Given the events inside this penultimate issue, Gary Frank’s intense cover at first seems an odd choice. There are cataclysmic moments aplenty, but here’s new heroine Dr Multiverse in accusatory mode.
As it turns out, it’s the first panel of the story, as Dr Multiverse – newly imbued with cosmic awareness – tells her Justice League Incarnate teammates the secret history of the DC Multiverse. For Dr Multiverse, read Captain Exposition. The original Crisis on Infinite Earths, and those that followed, are reframed as part of an ongoing struggle between The Great Darkness that existed before anything else, and the Light that followed the Big Bang.
The compromise brokered by the Swamp Thing didn’t hold, as a dark god watched from the sidelines.
If you’ve been reading this five-issue mini-series, you’ll have seen Dr Multiverse betray the JLI’s mission, insisting that she has to help Darkseid win his battle against The Great Darkness. After ten pages taking us from the Big Bang through Crisis on Infinite Earths and right up through the recent Metal nonsense, I see her point. The Flash, Superman, Captain Carrot and Batman, though, aren’t convinced.
And so the stage is set for the action-packed second half of the issue, as we move from past to present and hope that there’s a future. Not that I minded the knitting together of decades worth of DC events, I’m a sucker for deep continuity cuts, and writers Joshua Williamson and Dennis Culver make a convincing case that superhero comics really are the Never-Ending Battle, with the Multiverse a body at war with itself, and superheroes as antibodies.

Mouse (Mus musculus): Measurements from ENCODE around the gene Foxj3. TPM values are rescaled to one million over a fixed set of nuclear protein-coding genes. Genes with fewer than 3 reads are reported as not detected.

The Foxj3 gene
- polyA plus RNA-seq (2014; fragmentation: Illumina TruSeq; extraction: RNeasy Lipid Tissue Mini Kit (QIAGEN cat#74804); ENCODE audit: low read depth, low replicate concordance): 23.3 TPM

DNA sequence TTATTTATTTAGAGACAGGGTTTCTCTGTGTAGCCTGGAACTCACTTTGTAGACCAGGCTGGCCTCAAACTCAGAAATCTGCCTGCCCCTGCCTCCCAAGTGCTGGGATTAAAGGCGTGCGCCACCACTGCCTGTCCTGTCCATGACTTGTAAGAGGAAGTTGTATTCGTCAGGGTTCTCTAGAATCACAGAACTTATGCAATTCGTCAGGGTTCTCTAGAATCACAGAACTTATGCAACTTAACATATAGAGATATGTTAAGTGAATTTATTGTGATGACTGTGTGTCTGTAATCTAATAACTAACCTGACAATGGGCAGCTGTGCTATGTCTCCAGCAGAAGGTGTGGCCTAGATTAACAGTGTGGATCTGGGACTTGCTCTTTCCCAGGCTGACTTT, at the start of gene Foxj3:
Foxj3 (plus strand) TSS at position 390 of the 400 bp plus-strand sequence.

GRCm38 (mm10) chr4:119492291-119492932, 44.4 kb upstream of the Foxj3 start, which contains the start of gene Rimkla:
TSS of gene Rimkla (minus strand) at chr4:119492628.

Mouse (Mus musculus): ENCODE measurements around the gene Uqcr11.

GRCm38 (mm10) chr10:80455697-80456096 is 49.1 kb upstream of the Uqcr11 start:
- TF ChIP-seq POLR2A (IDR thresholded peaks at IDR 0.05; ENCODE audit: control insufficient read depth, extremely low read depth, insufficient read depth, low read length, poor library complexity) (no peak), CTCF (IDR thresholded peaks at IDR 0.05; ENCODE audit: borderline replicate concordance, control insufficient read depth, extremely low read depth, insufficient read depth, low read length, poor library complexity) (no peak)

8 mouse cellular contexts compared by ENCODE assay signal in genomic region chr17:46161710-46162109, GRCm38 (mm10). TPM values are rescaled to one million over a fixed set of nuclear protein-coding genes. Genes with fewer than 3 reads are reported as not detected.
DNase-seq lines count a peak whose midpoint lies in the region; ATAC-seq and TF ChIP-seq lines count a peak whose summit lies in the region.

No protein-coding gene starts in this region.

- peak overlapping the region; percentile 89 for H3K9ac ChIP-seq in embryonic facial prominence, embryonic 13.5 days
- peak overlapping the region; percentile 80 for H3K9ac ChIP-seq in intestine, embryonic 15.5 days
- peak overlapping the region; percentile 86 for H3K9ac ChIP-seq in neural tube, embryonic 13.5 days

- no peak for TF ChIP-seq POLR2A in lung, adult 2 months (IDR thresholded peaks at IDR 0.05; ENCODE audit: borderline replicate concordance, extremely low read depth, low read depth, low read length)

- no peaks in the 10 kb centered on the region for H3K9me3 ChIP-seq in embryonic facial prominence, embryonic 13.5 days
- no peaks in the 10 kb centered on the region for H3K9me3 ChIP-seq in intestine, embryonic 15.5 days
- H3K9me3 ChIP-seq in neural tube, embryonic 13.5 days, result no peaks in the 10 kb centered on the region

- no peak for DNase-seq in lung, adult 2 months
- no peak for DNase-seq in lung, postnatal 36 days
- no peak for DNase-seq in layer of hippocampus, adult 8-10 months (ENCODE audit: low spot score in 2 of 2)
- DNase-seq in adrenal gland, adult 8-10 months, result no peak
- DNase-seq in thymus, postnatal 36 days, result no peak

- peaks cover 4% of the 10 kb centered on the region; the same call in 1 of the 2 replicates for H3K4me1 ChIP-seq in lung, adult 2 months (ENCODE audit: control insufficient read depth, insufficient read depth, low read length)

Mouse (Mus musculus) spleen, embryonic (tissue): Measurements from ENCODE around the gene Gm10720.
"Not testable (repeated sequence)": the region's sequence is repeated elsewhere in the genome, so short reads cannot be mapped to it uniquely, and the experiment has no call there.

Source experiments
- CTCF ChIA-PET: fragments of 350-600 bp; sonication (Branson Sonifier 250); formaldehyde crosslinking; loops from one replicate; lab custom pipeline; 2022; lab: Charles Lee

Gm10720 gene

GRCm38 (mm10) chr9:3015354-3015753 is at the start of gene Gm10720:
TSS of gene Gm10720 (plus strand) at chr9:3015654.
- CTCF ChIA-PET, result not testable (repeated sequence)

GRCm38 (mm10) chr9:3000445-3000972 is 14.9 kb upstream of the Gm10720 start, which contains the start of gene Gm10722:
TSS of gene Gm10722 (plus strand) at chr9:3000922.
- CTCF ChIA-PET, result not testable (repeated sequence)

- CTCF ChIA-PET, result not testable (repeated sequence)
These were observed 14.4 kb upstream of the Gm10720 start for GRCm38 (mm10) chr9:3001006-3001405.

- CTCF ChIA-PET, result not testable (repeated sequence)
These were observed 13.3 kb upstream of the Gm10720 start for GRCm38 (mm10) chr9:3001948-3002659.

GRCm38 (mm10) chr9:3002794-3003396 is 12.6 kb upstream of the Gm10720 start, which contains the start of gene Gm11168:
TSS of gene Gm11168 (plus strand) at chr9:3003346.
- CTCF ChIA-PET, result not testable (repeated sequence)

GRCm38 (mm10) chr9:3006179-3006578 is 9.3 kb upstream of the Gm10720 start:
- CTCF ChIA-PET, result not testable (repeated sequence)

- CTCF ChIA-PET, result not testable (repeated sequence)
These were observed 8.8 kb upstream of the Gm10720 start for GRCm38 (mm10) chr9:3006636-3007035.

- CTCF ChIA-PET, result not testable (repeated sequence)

Yeah, it’s big, daft nonsense, but a lot of thought has gone into it, and it’s fun. Plus, we get to see my least-favourite character blasted to smithereens by Darkseid… well, that’s what we’re meant to believe, but it’s already been announced that they’re starring in an upcoming mini-series. The character dynamics are nicely played out, with Superman commanding, the Flash steadfast and Captain Carrot inspirational.
Penciller Mike Norton’s Captain Carrot is the best-looking since he started being used away from Earth C about a decade ago. Too many times he’s looked freakish, horrifying, think Donnie Darko’s pal in a union suit. Norton, though, gives him enough weight so as not to look out of place while retaining his fundamental simplicity, his cartoon charm. The other heroes also look great, but the standout figure is Darkseid, with Norton showing him in one of his two most famous poses (the other is sitting in an armchair…).
Norton draws the middle third of the issue, with the opening super-recap coming from Chris Burnham and the climax handled by Andrei Bressan. The episodic nature of the story – exposition, reaction, FIIIGHT! – lends itself to different hands, and both Burnham and Bressan deliver dramatic, powerful visuals. Burnham is always a massive treat, I love his grainy style, but it’s Bressan who provides my favourite scene, a spread featuring Apokolips’ worst vs the Gentry from Grant Morrison’s Multiversity project.
The pages positively glow, thanks to the colouring talents of Hi-Fi – there’s so much going on in terms of characters and backgrounds, but the clarity is superb. The Earth-7 scenes are especially eye-popping.
Letterer Tom Napolitano brings out the blacks for the dialogue of both Darkseid and the Gentry, but the treatments are refreshingly different. The lettering throughout is excellent. And kudos to editors Chris Rosa and Paul Kaminski for being the empty hands holding everything together.
I think I can safely declare Justice League Incarnate a sleeper blockbuster – it started off as a fun mini-series focusing on a parallel League and has built into a story with massive reach and the potential to remake the multiverse (again). And I love it.